with the heat of the fire, was sufficient to

a few of our teachers.

It is not less striking to a stranger, to find men of all professions who speak so decidedly as to the necessity of religious

school instruction. But I must reserve this

topic for a separate article, in order to do it

In passing through Cologne, seven years since, I visited the school Inspector of that district, and found him in the midst of a mass of papers, assisted by a secretary. He received me with great kindness, and gave me such documents as would aid me in my inquiries; but as my stay was short, he could not lay aside or arrange his occupations so as to allow me much time for conversation. In my present hurried journey was unable to call upon him.

At Neuwied,* on the Rhine-a few miles from this city-I stopped to visit a public seminary for teachers; and here I found several able men whose whole time and power were devoted to study and experimode of "keeping a school"a task for ment and instruction as to the best which any youth of seventeen, any poor scholar of a college, any one who is unfit for any other profession, is quite competent in our country; and all this care and labor is even wanted on elementary schools. When will it be seen that it is a more delicate, a more difficult task to be the teacher of a school of children, than to be a professor in university? The seminary at Neuwied, will describe hereafter, when I have leisure to copy and complete my notes.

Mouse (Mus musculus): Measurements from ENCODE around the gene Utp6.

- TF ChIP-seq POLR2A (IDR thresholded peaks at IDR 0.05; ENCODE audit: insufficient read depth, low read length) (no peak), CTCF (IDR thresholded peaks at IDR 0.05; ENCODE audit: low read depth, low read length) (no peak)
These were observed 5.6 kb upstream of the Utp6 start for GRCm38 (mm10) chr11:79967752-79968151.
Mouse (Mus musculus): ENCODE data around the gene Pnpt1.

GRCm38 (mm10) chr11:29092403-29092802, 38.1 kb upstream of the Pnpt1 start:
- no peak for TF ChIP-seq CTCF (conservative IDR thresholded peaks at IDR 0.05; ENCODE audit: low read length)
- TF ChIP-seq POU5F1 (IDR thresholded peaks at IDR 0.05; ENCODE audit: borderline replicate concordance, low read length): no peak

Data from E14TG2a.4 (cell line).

In Coblentz I found two school officers,

who received me with great kindness, and in whom I was much interested. One was Catholic who has given up his office, but who had just returned from a tour, in which he had assisted in organizing a Catholic seminary for teachers. I could not but wish that some of our statesmen could have seen the spirit with which a man, whom they would not hesitate to receive into their ranks could enter upon, and speak of this humble, or, as I regard it, this noble employment.

The other gentlemen is a Protestant, the inspector of this district. I found him also in the midst of his business-and it was not

cause the rock to disintegrate and thus allow Justice-I will only remark, in passing, till he had examined his papers and memo